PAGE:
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Deontology, Christianity and Codes of Conduct

The ET Section 54 – Article III stipulates the idea of “Integrity” in accounting profession and its main issues. Subsection “,4” states: “Integrity also requires a member to observe the principles of objectivity and independence and of due care.” (AICPA, 2008). This principle stipulates that accountants should understand their responsibilities before the community and the organization, and follow the Code of Ethics objectively applying its principles and norms. Integrity in accounting is fundamental to the credibility and reputation of the accounting profession and discipline. The presence of codes of ethics in accounting, as well as various rules of conduct, point to a deontological view favored by the profession and the discipline. Integrity refers to the interpretation or perception of others about the auditor’s independence. Most of the value of the audit report stems from the independent status of the auditor (Duska and Duska, 2002). The people who review financial information can have faith in an auditor’s representations only when they are confident that the auditor has acted as an impartial judge. Otherwise the audit function could be performed by internal auditors who work for the company (Donaldson et al, 2002).

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From a Christian worldview, integrity means overall good and devotion to laws and regulations applied to accounting profession. The work of accountants carries real responsibilities. Their words and actions in rendering opinions relate not only to the technical competency but also to the moral standards and the code of ethics governing the profession (Duska and Duska 2002). It undermines the integrity of financial information and can affect a range of victims: shareholders, creditors, employees, auditors, and even competitors. It is used by firms that are facing economic crises as well as by those motivated by a misguided opportunism. Examples of common types of fraudulent practices include: manipulating, falsifying or altering records or documents; suppressing or omitting the effects of completed transactions from records of documents; recording transactions without substance; misapplying accounting policies; and failing to disclose significant information. It shows a deliberate strategy to deceive by distorting the information and the information records (Donaldson et al, 2002).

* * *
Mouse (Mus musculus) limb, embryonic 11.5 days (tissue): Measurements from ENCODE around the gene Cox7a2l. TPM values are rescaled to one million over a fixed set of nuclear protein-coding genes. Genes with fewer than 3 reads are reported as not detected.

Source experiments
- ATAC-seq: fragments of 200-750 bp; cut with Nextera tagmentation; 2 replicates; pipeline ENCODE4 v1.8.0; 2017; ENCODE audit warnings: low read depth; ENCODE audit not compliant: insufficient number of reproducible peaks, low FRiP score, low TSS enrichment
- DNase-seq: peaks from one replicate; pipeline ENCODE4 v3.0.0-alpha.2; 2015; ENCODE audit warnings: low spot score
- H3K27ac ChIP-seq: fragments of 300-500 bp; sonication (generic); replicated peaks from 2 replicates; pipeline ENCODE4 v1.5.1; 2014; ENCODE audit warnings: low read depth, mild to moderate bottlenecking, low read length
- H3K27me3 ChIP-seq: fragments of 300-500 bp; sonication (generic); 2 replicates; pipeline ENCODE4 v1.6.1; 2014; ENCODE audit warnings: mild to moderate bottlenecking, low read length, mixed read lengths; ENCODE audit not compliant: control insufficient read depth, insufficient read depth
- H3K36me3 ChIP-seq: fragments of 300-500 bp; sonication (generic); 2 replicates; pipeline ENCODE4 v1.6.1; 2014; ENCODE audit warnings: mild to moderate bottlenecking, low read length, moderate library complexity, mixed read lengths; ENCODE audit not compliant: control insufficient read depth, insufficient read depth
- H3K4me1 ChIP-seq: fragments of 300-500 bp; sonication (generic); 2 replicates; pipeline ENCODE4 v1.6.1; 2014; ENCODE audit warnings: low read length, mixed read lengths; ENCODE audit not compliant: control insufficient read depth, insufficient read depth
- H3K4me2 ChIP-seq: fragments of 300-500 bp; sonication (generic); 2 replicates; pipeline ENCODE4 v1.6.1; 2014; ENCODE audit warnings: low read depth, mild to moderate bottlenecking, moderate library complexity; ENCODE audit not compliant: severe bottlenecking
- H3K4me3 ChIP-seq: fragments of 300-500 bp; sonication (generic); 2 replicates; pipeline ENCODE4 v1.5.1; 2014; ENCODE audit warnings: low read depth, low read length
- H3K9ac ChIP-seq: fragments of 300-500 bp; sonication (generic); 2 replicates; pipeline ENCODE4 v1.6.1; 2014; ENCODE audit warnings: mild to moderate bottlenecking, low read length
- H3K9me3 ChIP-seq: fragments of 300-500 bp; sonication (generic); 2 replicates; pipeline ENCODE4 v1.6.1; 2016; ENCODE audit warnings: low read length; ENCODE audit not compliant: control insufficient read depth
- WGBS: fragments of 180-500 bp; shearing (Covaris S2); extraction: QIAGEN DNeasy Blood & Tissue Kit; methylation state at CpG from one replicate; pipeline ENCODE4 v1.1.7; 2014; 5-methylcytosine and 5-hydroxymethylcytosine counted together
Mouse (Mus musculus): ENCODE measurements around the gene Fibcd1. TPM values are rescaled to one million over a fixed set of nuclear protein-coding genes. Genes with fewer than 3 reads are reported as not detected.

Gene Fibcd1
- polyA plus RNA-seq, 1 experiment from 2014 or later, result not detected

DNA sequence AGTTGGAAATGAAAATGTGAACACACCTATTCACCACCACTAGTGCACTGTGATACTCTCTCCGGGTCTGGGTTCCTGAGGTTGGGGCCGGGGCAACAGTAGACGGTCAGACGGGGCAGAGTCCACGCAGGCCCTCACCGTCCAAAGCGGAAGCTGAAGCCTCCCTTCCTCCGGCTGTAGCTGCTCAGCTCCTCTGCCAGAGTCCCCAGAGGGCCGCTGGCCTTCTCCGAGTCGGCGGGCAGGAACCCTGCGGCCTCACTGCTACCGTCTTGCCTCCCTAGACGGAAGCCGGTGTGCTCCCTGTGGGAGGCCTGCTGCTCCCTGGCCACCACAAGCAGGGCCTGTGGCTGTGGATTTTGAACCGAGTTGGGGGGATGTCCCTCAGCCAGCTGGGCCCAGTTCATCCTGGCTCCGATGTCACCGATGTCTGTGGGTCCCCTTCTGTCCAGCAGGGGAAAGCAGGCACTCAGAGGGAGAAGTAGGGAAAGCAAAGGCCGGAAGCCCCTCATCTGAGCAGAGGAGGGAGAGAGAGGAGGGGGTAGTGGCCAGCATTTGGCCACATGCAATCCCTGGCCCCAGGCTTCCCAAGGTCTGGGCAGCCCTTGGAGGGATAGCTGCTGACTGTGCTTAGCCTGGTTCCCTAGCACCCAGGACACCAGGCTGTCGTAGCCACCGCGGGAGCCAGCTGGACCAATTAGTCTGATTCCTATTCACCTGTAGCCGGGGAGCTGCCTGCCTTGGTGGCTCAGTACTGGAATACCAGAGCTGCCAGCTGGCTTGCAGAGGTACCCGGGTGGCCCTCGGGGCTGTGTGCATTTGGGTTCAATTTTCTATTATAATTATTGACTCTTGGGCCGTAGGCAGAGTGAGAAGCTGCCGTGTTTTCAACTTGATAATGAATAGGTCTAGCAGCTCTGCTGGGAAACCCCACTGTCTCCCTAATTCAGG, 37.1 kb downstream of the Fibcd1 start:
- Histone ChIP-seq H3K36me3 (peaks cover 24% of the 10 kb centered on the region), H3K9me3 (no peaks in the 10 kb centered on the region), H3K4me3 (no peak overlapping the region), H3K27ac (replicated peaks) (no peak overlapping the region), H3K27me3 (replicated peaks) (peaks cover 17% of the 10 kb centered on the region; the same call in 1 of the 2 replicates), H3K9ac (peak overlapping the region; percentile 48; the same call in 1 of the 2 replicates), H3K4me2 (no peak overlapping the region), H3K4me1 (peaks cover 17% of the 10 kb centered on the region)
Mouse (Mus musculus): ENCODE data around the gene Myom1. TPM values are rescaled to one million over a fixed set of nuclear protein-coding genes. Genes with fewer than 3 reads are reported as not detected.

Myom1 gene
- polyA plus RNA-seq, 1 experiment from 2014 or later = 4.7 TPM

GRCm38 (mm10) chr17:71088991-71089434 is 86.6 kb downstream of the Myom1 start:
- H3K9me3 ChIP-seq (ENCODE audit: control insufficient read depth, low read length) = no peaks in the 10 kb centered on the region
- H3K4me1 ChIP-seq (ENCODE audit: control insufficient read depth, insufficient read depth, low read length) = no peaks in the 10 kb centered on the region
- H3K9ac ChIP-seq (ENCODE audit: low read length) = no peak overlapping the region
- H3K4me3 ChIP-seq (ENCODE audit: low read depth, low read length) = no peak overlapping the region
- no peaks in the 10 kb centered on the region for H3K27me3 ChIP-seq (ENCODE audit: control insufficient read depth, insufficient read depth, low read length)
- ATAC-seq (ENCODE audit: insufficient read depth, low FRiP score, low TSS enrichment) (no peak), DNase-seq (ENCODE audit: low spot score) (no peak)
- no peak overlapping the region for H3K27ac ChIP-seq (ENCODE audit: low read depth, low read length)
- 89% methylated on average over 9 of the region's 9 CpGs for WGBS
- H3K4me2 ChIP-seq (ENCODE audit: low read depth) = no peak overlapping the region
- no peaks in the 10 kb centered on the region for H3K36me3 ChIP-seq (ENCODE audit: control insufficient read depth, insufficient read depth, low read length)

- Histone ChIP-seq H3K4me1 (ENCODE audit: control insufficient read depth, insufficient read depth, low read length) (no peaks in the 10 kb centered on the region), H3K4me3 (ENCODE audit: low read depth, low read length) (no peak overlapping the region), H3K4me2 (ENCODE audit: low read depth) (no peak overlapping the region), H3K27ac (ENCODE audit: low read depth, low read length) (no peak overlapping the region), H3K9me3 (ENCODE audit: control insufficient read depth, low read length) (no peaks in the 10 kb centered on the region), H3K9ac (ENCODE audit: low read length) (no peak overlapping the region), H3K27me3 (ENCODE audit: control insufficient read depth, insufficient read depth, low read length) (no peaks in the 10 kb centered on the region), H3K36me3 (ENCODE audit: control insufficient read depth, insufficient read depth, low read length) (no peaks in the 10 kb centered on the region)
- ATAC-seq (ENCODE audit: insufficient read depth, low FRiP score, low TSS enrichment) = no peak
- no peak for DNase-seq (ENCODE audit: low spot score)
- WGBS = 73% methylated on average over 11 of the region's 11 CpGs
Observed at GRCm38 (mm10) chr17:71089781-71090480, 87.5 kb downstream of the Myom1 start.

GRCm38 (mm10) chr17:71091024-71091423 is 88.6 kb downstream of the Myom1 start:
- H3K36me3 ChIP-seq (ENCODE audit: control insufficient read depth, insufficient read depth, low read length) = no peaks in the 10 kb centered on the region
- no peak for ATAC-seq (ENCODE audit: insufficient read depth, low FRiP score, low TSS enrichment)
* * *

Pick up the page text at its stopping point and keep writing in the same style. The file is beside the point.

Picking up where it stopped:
From a deontological point of view, integrity is an obligation of accountants who are assigned to follow the prescribed rules. It appears that the profession and the discipline ought to adopt a view of ethics of accounting that (1) rests in a notion of fittingness to an accounting ethos, comprised of freely accepted obligations and traditions and in which are gathered the social and political concerns of society, and that favors the language of responsiveness and responsibility; (2) favors the moral development and moral reasoning of accountants to a level that is defined by a conscience in accord with self-chosen ethical principles of justice, equality, and dignity of human beings, and (3) calls for the adoption of accounting ethics in both education and research in accounting (Duska and Duska 2002). Some people also believe incompetence is a manifestation of a lack of integrity in fact. In each of these cases, the virtues required to render an unbiased opinion are missing. Moreover, organizational systems could be devised to protect them from management retaliation. It is therefore at least possible that they could be independent in fact. First, in order to take an unbiased viewpoint, an auditor must possess the virtues of honesty, objectivity, and responsibility. In other words, on this plane we are concerned with the character of the accountant. The principle of integrity allows accountants to apply ethical standards and norms stipulates in other sections of the Code.


  1. American Institute of Certified Public Accountants. (2006). Code of Professional Conduct.
  2. Donaldson, T., et al. (2002). Ethical Issues in Business, 7th edn, Upper Saddle River, NJ: Prentice Hall.
  3. Duska, R. F., Duska, B. S. (2002). Accounting Ethics. Wiley-Blackwell.

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